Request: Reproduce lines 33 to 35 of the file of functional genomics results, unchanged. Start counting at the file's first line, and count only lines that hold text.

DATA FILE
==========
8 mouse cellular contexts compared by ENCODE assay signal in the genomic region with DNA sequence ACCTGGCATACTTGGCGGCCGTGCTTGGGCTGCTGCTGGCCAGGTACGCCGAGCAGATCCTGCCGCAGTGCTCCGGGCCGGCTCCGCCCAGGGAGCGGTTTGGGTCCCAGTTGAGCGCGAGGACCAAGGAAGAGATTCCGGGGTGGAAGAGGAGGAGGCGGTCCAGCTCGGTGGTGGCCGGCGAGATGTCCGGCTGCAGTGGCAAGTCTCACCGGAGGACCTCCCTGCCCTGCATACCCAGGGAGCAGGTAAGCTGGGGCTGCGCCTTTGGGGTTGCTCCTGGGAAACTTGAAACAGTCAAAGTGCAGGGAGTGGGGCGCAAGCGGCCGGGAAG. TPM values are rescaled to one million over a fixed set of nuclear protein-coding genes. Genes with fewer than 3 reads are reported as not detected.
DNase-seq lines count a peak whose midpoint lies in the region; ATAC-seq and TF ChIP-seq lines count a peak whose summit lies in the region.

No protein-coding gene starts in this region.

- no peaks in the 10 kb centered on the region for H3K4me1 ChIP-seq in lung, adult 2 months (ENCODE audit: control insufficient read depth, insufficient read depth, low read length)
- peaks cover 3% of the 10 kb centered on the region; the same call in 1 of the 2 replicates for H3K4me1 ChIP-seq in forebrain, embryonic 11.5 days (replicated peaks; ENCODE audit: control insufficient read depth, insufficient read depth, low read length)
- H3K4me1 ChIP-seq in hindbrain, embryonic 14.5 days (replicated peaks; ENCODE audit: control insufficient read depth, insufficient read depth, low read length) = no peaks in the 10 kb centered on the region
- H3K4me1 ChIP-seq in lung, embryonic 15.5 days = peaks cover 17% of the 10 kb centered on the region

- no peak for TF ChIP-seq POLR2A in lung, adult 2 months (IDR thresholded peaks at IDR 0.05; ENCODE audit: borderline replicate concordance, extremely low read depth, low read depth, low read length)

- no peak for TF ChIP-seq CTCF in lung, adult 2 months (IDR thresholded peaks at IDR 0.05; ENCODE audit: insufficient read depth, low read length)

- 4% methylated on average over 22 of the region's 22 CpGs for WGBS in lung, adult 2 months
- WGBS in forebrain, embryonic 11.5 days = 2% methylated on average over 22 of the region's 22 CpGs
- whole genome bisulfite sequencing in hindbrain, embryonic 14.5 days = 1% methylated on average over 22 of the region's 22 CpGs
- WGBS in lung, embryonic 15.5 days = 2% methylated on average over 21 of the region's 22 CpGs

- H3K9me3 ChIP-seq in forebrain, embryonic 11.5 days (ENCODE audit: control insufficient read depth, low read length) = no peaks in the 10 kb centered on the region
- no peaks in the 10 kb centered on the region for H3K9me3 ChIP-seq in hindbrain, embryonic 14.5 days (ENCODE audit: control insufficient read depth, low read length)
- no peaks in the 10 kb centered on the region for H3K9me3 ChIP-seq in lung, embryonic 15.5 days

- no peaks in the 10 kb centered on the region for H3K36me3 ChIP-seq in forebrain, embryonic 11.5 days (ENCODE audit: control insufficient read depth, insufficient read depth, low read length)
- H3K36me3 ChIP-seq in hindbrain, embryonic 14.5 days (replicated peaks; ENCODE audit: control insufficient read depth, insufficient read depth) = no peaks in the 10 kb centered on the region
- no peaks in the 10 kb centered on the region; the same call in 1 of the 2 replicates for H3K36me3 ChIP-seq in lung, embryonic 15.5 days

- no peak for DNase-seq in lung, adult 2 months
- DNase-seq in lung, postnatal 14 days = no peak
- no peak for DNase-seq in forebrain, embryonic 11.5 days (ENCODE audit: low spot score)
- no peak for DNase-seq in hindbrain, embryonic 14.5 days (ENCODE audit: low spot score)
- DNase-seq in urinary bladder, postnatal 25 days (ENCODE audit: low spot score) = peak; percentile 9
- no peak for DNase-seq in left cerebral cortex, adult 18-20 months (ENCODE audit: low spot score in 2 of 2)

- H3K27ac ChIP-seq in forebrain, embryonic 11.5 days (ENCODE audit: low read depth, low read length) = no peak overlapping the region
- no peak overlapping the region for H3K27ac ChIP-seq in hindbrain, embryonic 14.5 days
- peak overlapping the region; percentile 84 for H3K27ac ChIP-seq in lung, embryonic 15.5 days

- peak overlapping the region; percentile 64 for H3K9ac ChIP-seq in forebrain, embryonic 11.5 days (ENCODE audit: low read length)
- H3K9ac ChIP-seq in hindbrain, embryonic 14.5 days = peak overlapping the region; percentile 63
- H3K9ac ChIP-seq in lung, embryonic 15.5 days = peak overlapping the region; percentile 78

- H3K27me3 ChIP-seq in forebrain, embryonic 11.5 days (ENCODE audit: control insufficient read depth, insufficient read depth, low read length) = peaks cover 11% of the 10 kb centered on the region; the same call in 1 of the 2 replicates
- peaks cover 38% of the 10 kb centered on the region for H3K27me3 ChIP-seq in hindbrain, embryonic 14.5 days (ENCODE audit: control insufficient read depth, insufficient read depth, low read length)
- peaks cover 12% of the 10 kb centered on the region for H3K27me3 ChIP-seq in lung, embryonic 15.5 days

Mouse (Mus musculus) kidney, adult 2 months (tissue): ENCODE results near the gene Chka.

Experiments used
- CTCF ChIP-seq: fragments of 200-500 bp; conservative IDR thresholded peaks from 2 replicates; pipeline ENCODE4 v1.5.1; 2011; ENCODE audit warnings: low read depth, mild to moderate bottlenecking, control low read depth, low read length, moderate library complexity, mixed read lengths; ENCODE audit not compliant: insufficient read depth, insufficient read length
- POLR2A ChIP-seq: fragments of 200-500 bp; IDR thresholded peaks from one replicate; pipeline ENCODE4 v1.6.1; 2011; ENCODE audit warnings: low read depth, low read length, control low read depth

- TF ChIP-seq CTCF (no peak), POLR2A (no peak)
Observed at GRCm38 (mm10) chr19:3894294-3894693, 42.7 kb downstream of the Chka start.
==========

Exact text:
- peaks cover 38% of the 10 kb centered on the region for H3K27me3 ChIP-seq in hindbrain, embryonic 14.5 days (ENCODE audit: control insufficient read depth, insufficient read depth, low read length)
- peaks cover 12% of the 10 kb centered on the region for H3K27me3 ChIP-seq in lung, embryonic 15.5 days

Mouse (Mus musculus) kidney, adult 2 months (tissue): ENCODE results near the gene Chka.